2012 is finally here. Although Microsoft has not shared any details regarding an official launch date for Windows 8, all signs point to sometime this year. Windows 8 is still Windows at its core, but it is also a major departure from previous versions of the flagship operating system.
So, what can we expect with Windows 8 on the horizon? Is there any reason to get excited about what Windows 8 has to offer? Here is a look at five features and capabilities of Windows 8 that may change the way you do computing in 2012.
The controversial ribbon UI is spreading from Microsoft Office to take over the Windows operating system as well. While some users despise the ribbon UI and lament the loss of old-fashioned drop-down menus, many users embrace the more flexible, customizable, and useful interface of the ribbon.
I realize the traditional drop-down lists are “comfortable” because they’re more familiar, but once you adapt to the ribbon UI it really does help you work more effectively and efficiently. I like it in Microsoft Office, and I am looking forward to it in Windows 8.
With IE10, Microsoft is moving its line in the sand. IE9 is only available for Windows Vista, and Windows 7 — shunning Windows XP and earlier versions of the operating system. IE10 cuts out Windows Vista as well, requiring Windows 7 or later. Microsoft stands by the decision, though, insisting that only current hardware and software are capable of delivering the Web experience it is striving for with IE10.
Microsoft is borrowing a page from rivals like Apple and Ubuntu by creating an online software market. The Windows Store will be an outlet for purchasing apps developed for the Windows 8 Metro-style interface. In fact, the Windows Store will be the only place that users will be able to buy Metro-style apps — a move Microsoft claims will improve the quality of the apps, and reduce the potential for bugs and malware.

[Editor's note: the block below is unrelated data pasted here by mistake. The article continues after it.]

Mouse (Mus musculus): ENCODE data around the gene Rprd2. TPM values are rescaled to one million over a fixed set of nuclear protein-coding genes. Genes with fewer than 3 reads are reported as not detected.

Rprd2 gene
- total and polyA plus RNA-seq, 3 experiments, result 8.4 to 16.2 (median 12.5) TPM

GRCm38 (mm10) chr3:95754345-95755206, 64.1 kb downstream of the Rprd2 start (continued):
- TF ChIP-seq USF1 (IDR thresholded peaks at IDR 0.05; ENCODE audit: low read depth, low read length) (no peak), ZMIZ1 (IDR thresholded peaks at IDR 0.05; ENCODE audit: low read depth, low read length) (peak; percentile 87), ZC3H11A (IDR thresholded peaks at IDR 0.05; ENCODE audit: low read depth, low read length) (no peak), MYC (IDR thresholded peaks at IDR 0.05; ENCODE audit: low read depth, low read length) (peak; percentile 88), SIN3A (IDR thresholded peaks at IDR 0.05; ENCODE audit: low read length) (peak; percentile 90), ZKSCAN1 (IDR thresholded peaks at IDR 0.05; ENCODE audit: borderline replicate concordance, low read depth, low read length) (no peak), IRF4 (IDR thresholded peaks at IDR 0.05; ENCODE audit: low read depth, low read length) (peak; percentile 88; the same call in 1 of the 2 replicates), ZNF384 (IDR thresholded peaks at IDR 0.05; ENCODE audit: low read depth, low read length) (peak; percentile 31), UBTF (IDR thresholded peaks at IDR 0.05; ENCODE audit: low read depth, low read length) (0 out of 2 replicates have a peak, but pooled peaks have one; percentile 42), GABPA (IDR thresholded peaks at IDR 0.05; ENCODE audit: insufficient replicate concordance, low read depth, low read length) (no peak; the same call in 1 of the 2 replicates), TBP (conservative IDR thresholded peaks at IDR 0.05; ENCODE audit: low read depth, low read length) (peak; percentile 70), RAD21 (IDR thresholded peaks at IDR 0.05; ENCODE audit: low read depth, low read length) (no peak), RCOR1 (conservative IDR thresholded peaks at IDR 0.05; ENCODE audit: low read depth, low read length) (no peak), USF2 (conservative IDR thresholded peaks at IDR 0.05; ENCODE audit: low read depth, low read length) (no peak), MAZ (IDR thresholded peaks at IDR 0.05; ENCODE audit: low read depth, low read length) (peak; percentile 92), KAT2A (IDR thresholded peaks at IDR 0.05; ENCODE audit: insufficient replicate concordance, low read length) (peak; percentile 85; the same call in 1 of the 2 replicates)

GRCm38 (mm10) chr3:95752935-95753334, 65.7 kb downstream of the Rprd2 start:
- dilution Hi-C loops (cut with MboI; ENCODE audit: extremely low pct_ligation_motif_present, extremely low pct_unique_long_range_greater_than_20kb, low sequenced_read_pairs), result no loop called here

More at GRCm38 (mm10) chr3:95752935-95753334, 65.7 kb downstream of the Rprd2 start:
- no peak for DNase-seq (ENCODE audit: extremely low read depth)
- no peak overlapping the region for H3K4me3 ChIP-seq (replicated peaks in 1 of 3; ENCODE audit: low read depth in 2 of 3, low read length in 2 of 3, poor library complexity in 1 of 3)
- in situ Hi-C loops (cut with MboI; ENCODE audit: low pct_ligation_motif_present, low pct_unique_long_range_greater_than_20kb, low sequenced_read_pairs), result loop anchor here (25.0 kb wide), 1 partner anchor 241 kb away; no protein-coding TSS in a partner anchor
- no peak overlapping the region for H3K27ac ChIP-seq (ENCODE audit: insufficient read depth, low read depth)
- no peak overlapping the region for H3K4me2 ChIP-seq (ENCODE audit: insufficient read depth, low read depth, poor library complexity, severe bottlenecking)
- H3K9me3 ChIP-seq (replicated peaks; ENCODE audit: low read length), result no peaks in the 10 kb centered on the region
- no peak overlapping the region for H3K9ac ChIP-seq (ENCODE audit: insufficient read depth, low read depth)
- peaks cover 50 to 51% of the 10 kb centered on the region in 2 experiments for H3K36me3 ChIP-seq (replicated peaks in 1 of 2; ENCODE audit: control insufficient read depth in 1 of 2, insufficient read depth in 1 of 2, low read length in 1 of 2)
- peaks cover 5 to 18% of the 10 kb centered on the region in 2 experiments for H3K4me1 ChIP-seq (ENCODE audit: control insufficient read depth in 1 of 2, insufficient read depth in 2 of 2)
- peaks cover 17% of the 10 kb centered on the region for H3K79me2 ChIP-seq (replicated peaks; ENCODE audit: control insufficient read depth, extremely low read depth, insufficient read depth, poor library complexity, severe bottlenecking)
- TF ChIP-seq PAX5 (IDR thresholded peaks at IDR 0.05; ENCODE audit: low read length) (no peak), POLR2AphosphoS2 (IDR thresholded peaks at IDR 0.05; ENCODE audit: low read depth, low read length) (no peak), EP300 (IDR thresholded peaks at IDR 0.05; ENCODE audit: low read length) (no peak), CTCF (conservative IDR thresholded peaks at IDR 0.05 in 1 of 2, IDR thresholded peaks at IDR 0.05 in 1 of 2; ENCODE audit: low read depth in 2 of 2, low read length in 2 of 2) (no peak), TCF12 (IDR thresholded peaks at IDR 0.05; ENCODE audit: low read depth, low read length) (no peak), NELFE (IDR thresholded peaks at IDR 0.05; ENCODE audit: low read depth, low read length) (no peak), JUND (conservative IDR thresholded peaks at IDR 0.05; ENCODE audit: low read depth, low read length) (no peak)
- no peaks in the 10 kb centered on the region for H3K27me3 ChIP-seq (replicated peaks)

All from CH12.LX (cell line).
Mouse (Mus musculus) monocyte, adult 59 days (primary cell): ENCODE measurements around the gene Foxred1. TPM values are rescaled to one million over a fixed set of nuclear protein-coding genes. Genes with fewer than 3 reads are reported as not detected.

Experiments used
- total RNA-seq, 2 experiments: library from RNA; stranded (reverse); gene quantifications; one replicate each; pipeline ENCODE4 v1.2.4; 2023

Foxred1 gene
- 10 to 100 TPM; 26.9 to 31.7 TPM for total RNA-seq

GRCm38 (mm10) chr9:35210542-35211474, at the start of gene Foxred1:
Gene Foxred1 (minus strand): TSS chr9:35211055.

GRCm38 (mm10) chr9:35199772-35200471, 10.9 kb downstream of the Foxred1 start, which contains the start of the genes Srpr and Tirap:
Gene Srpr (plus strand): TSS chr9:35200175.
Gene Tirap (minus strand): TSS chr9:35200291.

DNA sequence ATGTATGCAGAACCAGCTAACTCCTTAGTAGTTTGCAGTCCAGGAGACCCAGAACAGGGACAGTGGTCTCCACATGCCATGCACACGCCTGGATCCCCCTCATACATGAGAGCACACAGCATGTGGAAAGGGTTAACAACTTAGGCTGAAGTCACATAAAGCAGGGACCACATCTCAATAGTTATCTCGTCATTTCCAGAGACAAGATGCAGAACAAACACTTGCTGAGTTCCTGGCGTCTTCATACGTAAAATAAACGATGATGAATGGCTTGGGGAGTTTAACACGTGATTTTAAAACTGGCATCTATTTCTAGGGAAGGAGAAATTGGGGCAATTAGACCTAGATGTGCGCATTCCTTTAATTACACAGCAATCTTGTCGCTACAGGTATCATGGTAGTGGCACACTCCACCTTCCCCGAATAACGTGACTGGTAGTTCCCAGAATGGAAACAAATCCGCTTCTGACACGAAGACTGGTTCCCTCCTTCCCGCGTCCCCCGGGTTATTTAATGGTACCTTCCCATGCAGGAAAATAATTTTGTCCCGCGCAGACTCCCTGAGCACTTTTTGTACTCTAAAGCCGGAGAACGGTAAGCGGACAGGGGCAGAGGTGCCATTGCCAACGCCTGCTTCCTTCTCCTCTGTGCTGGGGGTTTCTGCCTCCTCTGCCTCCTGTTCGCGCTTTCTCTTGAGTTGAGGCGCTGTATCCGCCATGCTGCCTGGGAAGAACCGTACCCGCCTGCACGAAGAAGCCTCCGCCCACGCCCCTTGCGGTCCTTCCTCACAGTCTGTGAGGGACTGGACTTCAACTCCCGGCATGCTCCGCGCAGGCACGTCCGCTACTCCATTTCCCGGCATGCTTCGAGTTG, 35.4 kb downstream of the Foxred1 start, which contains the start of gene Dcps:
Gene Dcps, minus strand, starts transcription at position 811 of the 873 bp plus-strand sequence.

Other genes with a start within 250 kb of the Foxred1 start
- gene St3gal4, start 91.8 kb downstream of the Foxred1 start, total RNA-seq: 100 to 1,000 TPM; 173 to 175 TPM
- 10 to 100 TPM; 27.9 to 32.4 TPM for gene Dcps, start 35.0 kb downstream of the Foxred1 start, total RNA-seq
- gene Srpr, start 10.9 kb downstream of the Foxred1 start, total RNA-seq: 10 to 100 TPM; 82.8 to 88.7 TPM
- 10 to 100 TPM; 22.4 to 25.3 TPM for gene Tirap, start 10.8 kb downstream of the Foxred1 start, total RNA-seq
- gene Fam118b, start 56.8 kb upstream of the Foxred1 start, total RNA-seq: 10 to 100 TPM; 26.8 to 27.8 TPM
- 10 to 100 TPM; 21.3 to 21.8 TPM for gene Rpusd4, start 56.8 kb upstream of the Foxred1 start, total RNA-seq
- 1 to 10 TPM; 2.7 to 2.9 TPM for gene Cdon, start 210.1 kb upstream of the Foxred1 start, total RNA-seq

OS on a Thumb Drive
One of my favorite features of Windows 8 so far is the ability to store an entire, bootable Windows 8 operating system on a USB thumb drive. You can literally take your entire Windows 8 environment with you in your pocket, and boot it up on whatever PC hardware happens to be available. It could make travel much easier, because you could just take a tablet for use on the go, and Windows 8 on a thumb drive to use for when you get to your destination.
Last, but not least, we have tablets. With Windows 8, the iconic Microsoft desktop operating system will also work on ARM-based hardware, and will be able to run on tablets as well as desktops and laptops. The Metro UI, and the look and feel of Windows 8 in general seem to have been designed from the ground up to deliver both form and function for touchscreen devices.
The tablet market is currently dominated by the Apple iPad 2. The Amazon Kindle Fire has been a huge success as well, but it is more consumer-oriented, and not as useful as the iPad as a mobile device for business. If Windows 8 can deliver a solid user experience at a decent price, the tablets could be a huge success.
While a public beta of Windows 8 might be available in the next couple months, I don’t expect Windows 8 to officially hit the street until Q4 — maybe Q3 if we’re lucky. But, when it does get here, early builds suggest it has what it takes to be a success.
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